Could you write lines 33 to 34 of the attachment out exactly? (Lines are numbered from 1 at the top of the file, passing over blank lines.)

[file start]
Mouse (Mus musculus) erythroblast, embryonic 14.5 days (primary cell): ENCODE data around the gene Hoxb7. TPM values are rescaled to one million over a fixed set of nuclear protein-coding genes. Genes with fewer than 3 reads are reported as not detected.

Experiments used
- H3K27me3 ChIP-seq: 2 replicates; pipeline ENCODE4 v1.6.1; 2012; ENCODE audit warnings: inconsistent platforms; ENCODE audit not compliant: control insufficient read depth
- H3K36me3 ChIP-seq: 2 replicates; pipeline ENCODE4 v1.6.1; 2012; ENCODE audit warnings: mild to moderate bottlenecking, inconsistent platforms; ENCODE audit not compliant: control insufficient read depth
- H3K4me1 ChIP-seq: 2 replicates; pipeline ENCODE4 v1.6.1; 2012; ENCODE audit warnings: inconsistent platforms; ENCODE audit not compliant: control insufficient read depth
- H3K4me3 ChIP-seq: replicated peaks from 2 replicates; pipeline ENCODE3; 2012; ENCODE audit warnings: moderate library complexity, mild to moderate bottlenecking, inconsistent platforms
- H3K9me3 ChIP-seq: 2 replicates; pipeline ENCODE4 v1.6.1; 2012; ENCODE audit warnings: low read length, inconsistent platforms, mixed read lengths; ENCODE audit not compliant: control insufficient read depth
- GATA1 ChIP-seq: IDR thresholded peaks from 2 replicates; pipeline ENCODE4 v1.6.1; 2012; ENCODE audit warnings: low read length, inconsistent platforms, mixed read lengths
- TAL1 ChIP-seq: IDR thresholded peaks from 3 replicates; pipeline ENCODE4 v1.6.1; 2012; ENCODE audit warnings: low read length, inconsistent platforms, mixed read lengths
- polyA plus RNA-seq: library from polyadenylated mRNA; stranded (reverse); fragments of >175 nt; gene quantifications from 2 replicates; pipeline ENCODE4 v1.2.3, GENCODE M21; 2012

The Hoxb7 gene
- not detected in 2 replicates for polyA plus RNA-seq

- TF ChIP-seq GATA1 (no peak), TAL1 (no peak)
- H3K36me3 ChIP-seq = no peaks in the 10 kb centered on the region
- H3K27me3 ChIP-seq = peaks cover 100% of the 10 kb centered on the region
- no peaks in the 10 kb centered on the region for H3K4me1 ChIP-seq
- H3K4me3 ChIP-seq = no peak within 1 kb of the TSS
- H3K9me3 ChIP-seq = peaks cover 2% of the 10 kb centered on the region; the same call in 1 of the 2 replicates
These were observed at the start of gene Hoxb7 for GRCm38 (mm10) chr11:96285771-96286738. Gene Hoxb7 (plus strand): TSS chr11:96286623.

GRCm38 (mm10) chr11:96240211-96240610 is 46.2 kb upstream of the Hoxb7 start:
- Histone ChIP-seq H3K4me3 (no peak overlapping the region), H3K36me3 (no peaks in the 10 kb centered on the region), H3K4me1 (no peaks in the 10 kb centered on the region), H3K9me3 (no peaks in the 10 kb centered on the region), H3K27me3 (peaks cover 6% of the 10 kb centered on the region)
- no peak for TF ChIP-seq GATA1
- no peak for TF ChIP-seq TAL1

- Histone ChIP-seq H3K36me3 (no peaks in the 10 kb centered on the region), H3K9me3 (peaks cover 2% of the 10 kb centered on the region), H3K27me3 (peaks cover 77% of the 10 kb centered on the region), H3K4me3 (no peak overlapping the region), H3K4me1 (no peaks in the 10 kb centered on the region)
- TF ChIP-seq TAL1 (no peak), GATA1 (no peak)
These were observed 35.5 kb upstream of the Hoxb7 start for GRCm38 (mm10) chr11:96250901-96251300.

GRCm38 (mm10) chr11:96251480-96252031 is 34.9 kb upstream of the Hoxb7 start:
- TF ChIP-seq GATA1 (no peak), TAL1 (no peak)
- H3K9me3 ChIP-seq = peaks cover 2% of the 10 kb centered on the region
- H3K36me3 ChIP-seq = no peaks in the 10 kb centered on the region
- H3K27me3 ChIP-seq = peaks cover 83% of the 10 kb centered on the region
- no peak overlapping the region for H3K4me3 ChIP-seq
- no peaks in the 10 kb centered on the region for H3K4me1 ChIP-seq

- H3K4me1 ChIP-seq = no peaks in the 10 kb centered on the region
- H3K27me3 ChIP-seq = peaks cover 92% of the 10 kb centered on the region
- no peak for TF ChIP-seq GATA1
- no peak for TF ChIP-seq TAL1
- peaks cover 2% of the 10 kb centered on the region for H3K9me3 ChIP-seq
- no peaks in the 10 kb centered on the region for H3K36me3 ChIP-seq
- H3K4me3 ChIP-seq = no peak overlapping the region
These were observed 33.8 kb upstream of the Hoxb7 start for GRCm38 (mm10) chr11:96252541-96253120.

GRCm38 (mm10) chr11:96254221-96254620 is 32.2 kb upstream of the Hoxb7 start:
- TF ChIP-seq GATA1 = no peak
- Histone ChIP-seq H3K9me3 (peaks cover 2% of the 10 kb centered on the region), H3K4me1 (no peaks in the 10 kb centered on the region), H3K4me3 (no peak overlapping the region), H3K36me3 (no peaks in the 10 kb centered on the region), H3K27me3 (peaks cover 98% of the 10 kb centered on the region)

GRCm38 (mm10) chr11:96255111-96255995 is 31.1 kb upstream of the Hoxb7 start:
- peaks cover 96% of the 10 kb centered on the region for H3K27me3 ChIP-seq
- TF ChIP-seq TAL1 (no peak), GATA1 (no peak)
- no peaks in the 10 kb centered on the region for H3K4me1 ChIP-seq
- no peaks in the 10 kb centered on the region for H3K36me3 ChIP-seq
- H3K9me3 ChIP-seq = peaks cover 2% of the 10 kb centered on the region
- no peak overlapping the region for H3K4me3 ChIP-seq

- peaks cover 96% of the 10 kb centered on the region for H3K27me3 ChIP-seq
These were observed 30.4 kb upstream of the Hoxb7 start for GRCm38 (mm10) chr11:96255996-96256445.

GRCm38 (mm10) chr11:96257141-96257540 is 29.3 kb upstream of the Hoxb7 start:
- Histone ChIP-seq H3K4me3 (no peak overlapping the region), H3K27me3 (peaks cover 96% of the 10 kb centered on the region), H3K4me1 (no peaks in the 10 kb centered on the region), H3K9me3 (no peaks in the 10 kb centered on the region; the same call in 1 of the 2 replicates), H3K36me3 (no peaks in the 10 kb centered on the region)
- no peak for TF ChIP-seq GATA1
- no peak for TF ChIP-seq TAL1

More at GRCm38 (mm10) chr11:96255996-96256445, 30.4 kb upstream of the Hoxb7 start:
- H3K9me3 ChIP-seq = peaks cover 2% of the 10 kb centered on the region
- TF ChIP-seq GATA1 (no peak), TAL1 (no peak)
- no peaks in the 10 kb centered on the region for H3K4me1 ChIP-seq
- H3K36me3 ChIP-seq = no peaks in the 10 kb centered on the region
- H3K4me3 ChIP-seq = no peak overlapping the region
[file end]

- no peaks in the 10 kb centered on the region for H3K4me1 ChIP-seq

- H3K4me1 ChIP-seq = no peaks in the 10 kb centered on the region